News / antique store
We've been asked why this store sells in US Dollars given the fact that it's a Canadian store. The simple answer is....Pinterest. The majority of traffic to this site originates from Pinterest and translates into a large percentage of our sales.
Last summer when Pinterest announced the launch of Buyable Pins, one of the requirements for implementing their new initiative on Shopify stores was that stores had to sell in US Dollars. So, we converted this store over and at the same time, tried to convert our prices to reflect the change in currency.
The exchange rate from US to Canadian Dollars has jumped recently and it has been fluctuating between $1.31 and $1.35 in recent months. Rather than continually amending our prices to reflect the currency fluctuations, we've decided to offer free shipping on all orders over $50.00 shipped to a Canadian address, while the listed exchange rate is over $1.30. Hopefully this small change will help to offset the conversion shock.
Shipping charges will automatically be discounted from your order on checkout, when entering the discount code ´Ship Canada´ along with a shipping address in Canada.
I feel like a treasure hunter.
For the most part, I buy things that catch my interest and capture my imagination and I assume they will do the same for others. Sometimes they do. Not always though. My end goal is to purchase items I'll be able to sell and it seems I have the most success buying and selling what I like.
My approach is probably a little unorthodox but I buy what I can afford, what I like, and what looks a bit different. Usually in that order. The treasure hunter part comes in when I get my purchase home and do some research into what it is and where it came from.
The computer geek in me gets an enormous sense of satisfaction from solving the puzzle of what something actually is, where it originated, how old it is and what the value might be. The history buff in me is thrilled to discover a bit about the history of a specific piece, what it may originally have been used for, and a bit about the time and place it was produced in.
A few months back, I bought a sculpture from an online estate sale. There were only a few photos of the piece and they were not the best quality. The description of the piece was very vague, simply stating 'Stone Sculpture - Heavy' and the dimensions were incorrect. Something about this piece captured my imagination, in spite of the lack of detailed, quality photos. Very few people seemed to be interested, and I had the winning bid. It was fairly challenging picking it up and getting it home as I was very surprised to discover it was much larger and heavier than described in the listing. It weighs 137 pounds, to be exact. It was also much more beautiful than was evident in the listing!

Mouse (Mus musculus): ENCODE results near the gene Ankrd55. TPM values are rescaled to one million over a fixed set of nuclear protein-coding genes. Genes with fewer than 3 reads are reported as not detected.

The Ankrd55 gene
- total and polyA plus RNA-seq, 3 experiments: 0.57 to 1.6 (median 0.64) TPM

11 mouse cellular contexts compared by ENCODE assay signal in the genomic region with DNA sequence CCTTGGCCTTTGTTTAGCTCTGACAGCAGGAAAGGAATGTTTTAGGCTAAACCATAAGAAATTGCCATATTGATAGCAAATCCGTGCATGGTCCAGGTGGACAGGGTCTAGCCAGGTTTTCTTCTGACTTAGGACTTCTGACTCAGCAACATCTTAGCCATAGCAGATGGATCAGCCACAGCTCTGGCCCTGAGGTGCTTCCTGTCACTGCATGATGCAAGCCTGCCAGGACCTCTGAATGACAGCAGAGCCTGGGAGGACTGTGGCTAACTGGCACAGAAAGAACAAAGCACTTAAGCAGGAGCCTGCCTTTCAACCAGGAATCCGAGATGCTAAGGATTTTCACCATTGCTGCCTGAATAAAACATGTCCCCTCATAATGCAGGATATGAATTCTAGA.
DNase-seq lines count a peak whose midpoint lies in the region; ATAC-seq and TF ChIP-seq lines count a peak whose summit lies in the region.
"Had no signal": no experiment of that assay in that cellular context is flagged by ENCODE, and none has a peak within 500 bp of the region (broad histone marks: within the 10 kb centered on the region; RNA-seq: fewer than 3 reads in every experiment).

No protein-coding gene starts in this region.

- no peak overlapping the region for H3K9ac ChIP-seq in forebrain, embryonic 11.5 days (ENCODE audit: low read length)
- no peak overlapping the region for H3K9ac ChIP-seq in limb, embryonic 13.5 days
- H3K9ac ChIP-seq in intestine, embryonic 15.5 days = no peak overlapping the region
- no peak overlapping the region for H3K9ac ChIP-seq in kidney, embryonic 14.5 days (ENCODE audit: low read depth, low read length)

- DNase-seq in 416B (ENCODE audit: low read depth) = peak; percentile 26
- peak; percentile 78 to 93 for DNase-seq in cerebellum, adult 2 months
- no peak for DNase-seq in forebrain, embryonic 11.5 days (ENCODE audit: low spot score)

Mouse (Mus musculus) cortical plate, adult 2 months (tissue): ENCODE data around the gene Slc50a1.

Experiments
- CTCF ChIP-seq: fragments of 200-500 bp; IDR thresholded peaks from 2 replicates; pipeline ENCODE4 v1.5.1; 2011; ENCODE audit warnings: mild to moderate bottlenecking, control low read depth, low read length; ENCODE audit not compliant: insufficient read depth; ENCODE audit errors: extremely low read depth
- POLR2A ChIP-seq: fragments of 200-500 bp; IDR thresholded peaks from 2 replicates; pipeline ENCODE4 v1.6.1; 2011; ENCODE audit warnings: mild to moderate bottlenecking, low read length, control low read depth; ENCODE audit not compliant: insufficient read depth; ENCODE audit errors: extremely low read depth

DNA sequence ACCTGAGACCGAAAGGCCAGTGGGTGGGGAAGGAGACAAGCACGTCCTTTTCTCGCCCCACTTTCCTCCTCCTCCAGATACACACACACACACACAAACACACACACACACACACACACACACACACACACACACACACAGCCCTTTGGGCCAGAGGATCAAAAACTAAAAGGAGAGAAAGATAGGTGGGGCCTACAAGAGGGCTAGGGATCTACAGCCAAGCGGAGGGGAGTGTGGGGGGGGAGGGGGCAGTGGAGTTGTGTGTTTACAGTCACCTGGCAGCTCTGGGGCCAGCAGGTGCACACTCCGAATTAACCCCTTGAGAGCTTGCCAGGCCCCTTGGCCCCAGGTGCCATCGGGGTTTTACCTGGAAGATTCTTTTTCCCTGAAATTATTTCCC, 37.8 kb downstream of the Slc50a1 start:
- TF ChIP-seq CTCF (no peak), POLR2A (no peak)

The size and weight made it difficult to research and I was told, after sending photos to a few people for appraisal purposes, that likely its highest value was in my own appreciation of the sculpture. A kind way to say that it has no real value, I think. I was intrigued though and wanted to know more about the sculptor and where it came from. So, I did my own research and after many, many hours of searching, I've discovered the origins of the piece that makes me smile every time I walk past it.
It's a lovely example of Zimbabwe Shona sculpture, so named because they are created by the Shona of Zimbabwe. The Shona people have been hand sculpting stone into works of art for nearly a thousand years. The name Zimbabwe is derived from the Shona word which means 'house of stone'.
Even more exciting to me, was learning that the piece I wrestled to get into my house and struggled to research, was created by the one and only, Colleen Madamombe. Ms. Madamombe, who died in 2009, was one of only a handful of women sculptors in Zimbabwe, and often considered among the very best. Her sculptures are said to highlight the special qualities of Shona women, as well as to communicate the inequities that affect their lives and status.
The feminist in me is a bit in awe that one of her sculptures is at this moment, in my living room. How cool is that? Most certainly a treasure found!
Like many, I'm concerned about the affects of climate change and recognize the environmental impact of the dozens of small decisions we make each and every day. The benefits of reducing, re-purposing, reusing, repairing and recycling are clear and the decision to include previously owned for some of our home furnishings and decor is one of those small decisions.
I like brand new things as much as anyone, but I'm increasingly frustrated with our throw away culture. We each have the opportunity to reduce our impact on the environment with every purchase that we make. Quite simply, purchasing a beautiful, vintage, hand cut crystal bowl from the 1930's or 1940's, will have a much smaller environmental impact than buying a replica, which has been mass produced off-shore in a factory with questionable materials and labour practices, over-packaged, shipped and then trucked to your local big box store. My primary goal with this site is to give new life to some unique and beautiful items, while reducing the environmental impact of some of our purchasing decisions.
There is a simple beauty in each and every item listed on this site, that's embellished by its deep history. The products offered on With A Past were created by artisans and master craftsmen & women, in a time before mass production practices of today. Quality and workmanship are two reasons why these items have outlasted their generation. In many cases they have been lovingly collected and cared for by families through a generation when home furnishings and décor were expected to last a lifetime. All of the items you'll see in these pages have exceeded that expectation.